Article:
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  Sierra Magazine
  September/October 2008
Table of Contents
 
  COOL SCHOOLS:
Cool Crowd
Ten That Get It
Five That Fail
Hot Jobs to Chill the Planet
Talk of the Quad
Eco-Dorms
Good Green Reads
 
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Staring Down Doomsday
Profiles in Courage
Carbon Confessional
Vertigo
 
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Sierra Magazine
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Carbon Confessional
How to come clean about your greenhouse gasses
By Paul Rauber
September/October 2008


Download our handy carbon-calculator-comparison chart (pdf file).

"Step into the confessional, child, and tell me your sins. There can be no redemption without a full accounting."

"Yes, Father. Forgive me, for I have sinned: I still take long hot showers. I sometimes don't use the power strip to turn off my computer. And I ... I ..."

"What is it, my child?"

"I flew to Vegas for the weekend. I'm so ashamed."

In a rapidly warming world, the new sin is the gratuitous production of carbon dioxide. If you're seeking to be shriven, a plethora of Internet-based carbon calculators will toll your climatic peccadilloes. The results are generally expressed in metric tons of CO2 per year, although some reckon your carbon footprint--the amount of land it would take either to absorb all those emissions or to provide the natural resources you are scarfing up. Ideally, they also help you identify how best to lighten your carbon load.

Not all carbon calculators are created equal, however. Using different (and occasionally questionable) methodologies and assumptions, their results vary widely. After I entered the requested minutiae of my life, the nine calculators surveyed here yielded a pollution profile ranging from a relatively svelte 8.85 metric tons to a porcine 34. Same life, similar data, radically different outcomes.

Like a sinner choosing a confessor, then, you might want to shop around to find a compatible calculator. Simple versions hit the high points (home heating and cooling, auto use, and air transport) and rely heavily on "front of mind" information--that is, your guesses about your energy use. The better ones help you out with, for example, drop-down menus for the make and model of your car so that the miles-per-gallon figures are plugged in automatically. Lazier calculators use regional or even national averages to reach their conclusions. Opting for speed and simplicity guarantees diminishing returns; at some point, you might as well simply contemplate the 20 tons of CO2 the average American produces each year. (By comparison, Germans emit 10 tons, Mexicans 4.2, and Haitians 0.2. The world average is 4.5 tons, according to the United Nations Development Programme's 2007-2008 human development reports.)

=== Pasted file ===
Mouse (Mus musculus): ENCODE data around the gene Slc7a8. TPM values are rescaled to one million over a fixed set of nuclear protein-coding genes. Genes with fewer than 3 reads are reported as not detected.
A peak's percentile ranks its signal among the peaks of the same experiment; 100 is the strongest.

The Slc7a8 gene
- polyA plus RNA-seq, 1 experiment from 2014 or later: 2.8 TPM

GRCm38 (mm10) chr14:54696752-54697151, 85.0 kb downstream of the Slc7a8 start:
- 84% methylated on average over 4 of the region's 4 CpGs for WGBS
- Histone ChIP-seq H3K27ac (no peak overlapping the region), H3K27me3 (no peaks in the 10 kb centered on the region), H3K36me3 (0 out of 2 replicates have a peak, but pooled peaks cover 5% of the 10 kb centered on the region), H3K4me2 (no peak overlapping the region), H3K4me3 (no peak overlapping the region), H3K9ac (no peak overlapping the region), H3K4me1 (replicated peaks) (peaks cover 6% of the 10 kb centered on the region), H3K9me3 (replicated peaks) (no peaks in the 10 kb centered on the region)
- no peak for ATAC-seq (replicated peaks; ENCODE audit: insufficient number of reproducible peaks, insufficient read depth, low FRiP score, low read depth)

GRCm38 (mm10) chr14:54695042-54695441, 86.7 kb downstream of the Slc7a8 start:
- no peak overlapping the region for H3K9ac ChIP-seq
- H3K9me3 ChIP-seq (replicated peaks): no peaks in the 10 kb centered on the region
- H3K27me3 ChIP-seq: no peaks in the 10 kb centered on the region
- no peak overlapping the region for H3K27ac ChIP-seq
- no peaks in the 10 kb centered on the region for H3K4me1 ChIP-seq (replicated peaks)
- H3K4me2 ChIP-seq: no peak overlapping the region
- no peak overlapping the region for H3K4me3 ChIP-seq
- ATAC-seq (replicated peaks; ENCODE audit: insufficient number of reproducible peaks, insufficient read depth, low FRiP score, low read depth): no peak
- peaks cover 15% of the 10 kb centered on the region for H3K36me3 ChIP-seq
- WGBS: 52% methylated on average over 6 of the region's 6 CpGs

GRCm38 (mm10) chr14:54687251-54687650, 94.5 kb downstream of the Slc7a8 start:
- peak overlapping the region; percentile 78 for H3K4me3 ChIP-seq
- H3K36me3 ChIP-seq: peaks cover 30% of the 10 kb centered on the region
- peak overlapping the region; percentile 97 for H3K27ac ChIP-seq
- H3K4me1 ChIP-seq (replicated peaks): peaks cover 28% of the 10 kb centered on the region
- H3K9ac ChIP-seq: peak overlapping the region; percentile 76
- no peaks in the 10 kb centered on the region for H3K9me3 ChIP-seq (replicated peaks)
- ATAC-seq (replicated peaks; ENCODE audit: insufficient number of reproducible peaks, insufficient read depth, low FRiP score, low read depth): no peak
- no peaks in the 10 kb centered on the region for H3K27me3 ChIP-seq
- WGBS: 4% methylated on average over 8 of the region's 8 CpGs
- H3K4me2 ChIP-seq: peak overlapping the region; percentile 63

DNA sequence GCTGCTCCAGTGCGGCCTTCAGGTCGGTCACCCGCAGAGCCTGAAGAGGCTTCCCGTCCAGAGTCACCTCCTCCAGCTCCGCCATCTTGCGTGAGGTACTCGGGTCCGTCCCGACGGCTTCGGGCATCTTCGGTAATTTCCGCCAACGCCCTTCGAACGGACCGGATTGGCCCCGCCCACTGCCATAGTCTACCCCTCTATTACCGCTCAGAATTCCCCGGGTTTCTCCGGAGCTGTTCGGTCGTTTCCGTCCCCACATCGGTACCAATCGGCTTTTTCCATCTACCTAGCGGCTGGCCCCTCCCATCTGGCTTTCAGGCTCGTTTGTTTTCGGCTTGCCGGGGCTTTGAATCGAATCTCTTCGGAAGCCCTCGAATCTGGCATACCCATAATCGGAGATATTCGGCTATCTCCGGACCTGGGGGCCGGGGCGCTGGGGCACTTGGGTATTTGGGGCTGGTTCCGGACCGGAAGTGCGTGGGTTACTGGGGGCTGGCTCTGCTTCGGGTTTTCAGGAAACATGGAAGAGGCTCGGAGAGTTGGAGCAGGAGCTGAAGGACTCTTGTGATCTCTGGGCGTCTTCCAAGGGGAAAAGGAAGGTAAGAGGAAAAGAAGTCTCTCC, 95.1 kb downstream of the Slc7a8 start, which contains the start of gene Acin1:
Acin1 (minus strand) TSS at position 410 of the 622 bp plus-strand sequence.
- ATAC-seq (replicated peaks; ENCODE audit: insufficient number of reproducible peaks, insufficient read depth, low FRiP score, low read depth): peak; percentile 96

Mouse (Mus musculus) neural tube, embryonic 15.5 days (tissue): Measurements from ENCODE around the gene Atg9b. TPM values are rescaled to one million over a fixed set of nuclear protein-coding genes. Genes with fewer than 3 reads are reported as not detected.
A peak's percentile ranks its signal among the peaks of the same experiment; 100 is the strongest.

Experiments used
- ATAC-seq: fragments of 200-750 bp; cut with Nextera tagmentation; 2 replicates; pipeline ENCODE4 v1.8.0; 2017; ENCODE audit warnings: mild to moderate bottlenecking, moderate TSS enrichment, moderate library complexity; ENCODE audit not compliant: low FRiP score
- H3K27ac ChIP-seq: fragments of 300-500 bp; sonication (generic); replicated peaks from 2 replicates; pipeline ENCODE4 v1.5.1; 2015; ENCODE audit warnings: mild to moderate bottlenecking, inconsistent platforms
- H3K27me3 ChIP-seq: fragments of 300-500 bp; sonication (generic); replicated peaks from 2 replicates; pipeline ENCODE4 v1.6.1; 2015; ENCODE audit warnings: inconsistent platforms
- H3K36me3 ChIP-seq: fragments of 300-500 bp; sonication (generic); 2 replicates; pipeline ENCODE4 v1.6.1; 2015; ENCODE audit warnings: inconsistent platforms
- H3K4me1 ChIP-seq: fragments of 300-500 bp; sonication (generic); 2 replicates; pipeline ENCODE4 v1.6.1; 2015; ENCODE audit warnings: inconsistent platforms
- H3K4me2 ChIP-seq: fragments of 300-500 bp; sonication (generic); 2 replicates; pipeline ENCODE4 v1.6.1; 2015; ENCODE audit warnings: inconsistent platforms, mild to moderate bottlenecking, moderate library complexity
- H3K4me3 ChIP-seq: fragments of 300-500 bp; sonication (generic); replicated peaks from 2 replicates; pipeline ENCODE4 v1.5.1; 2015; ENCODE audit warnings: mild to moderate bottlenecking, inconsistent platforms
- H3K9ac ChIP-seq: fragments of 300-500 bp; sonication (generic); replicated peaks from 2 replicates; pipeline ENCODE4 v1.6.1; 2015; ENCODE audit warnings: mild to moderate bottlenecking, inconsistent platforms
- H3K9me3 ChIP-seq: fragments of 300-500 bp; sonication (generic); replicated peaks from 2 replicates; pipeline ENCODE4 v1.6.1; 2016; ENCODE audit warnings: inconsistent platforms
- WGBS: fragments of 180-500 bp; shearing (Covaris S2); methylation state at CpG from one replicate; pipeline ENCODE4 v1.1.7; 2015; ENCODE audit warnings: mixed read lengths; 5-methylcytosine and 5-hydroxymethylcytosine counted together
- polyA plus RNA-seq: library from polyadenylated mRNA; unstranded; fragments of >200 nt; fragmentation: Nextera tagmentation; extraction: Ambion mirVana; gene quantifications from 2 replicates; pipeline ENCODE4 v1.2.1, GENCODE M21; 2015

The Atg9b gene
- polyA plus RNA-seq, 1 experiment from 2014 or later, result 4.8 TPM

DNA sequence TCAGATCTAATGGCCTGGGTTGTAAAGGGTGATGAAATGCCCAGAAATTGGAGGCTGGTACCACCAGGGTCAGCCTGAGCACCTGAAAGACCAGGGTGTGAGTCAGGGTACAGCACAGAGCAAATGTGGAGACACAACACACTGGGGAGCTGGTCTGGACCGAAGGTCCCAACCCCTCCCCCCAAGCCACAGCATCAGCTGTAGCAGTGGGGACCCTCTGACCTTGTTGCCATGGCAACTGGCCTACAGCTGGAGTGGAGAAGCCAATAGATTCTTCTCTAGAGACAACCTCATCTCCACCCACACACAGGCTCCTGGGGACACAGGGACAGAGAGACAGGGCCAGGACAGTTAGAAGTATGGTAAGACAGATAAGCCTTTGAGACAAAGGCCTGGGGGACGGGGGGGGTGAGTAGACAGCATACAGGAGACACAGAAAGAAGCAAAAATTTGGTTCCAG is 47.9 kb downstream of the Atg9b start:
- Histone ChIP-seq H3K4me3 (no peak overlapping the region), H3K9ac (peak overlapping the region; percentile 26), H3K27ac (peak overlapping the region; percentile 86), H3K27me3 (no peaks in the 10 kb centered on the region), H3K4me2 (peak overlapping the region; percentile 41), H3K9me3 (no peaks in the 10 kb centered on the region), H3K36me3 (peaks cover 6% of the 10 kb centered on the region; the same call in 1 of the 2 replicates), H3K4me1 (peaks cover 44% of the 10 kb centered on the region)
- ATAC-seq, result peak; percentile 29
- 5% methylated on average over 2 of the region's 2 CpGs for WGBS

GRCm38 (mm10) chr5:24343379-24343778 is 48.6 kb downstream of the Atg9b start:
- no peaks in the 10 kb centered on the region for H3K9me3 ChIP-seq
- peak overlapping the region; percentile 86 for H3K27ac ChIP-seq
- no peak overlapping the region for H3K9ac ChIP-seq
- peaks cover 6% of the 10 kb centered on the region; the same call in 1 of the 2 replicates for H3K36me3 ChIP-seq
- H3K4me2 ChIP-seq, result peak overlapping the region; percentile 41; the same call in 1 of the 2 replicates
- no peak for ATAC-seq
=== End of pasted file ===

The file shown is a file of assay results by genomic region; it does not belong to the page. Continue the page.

Sophisticated calculators require substantial homework and the patience to submit to an exhaustive grilling. You may be asked to tally your electricity and gas bills over a year, count how many incandescent lightbulbs your home has, or remember how many airplane trips you've taken and how long each was. For the eco-obsessive, some get deep into the energy-efficiency weeds, giving extra credit for each double-paned window and low-flow showerhead. After determining what state you live in, a well-designed calculator will also factor in the source of your electric power: coal, hydro, natural gas, nuclear, or (lucky you) wind or solar. Consider it the environmental version of original sin. At the Nature Conservancy's Web site, for example, I mistakenly entered "Washington, D.C." instead of California and was dunned an extra 3.2 tons a year as a result. (Much of Washington's power comes from coal-fired generators, while half of California's comes from hydro, geothermal, nuclear, and alternative sources.)